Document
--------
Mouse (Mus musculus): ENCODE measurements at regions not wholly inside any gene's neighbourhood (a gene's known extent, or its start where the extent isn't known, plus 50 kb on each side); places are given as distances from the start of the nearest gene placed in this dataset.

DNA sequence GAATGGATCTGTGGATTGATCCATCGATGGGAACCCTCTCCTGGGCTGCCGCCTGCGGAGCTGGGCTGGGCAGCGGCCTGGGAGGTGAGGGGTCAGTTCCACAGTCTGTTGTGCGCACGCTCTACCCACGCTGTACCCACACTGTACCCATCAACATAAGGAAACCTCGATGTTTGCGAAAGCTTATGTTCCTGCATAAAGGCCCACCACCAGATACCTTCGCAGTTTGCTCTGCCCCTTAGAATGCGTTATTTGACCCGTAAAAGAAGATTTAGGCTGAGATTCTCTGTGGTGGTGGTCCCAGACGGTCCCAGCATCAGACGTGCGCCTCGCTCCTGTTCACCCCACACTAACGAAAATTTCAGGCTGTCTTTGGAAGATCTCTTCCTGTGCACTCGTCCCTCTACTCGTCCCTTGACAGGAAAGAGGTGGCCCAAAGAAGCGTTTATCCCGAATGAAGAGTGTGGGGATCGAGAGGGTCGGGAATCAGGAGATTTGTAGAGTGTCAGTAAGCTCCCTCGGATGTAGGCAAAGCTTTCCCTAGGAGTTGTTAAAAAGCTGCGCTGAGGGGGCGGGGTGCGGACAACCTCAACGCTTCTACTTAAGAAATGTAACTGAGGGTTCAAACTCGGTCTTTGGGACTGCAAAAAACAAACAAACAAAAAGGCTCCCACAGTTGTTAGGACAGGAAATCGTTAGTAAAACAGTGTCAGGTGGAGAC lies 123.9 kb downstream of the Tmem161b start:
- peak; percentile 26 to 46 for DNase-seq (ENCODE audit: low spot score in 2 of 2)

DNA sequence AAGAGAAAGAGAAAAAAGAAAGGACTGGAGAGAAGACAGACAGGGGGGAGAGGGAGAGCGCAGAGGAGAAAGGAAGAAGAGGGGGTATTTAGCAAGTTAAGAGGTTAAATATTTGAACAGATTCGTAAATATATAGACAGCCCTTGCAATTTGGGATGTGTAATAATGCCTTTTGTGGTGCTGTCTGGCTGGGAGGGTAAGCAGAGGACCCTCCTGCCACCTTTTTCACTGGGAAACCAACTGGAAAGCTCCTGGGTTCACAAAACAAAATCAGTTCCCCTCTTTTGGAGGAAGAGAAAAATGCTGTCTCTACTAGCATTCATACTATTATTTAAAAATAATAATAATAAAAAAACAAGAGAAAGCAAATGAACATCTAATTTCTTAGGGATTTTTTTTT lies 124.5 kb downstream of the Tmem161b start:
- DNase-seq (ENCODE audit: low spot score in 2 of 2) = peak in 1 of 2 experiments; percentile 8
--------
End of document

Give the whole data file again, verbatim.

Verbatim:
Mouse (Mus musculus): ENCODE measurements at regions not wholly inside any gene's neighbourhood (a gene's known extent, or its start where the extent isn't known, plus 50 kb on each side); places are given as distances from the start of the nearest gene placed in this dataset.

DNA sequence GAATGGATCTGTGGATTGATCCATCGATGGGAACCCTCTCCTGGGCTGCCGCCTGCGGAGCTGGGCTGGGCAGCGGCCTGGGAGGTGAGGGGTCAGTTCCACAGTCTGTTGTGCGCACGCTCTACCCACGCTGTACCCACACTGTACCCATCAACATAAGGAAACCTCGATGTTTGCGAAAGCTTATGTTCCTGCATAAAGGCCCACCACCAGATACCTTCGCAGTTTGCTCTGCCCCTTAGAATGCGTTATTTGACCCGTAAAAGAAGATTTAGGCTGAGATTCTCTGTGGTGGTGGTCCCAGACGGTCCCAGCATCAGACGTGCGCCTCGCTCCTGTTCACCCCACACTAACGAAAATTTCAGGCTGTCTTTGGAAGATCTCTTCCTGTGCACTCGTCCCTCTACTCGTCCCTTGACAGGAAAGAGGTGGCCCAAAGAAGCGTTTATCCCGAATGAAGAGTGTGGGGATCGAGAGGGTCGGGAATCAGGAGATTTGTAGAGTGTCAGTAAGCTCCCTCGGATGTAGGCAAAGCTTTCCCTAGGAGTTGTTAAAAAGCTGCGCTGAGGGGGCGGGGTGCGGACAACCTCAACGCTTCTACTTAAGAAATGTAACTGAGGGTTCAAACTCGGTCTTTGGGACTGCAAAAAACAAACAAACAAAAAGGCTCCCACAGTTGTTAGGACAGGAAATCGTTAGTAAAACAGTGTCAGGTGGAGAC lies 123.9 kb downstream of the Tmem161b start:
- peak; percentile 26 to 46 for DNase-seq (ENCODE audit: low spot score in 2 of 2)

DNA sequence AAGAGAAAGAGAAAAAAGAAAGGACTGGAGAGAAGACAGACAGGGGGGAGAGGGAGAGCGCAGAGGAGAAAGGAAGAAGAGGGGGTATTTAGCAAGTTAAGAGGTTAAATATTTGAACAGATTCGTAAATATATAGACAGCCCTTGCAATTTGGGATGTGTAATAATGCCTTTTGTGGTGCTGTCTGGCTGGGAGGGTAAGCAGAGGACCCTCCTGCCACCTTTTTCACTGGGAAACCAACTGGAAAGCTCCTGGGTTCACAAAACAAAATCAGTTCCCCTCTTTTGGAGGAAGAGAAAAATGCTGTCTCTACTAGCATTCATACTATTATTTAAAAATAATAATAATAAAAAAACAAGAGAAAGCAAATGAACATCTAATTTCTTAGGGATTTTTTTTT lies 124.5 kb downstream of the Tmem161b start:
- DNase-seq (ENCODE audit: low spot score in 2 of 2) = peak in 1 of 2 experiments; percentile 8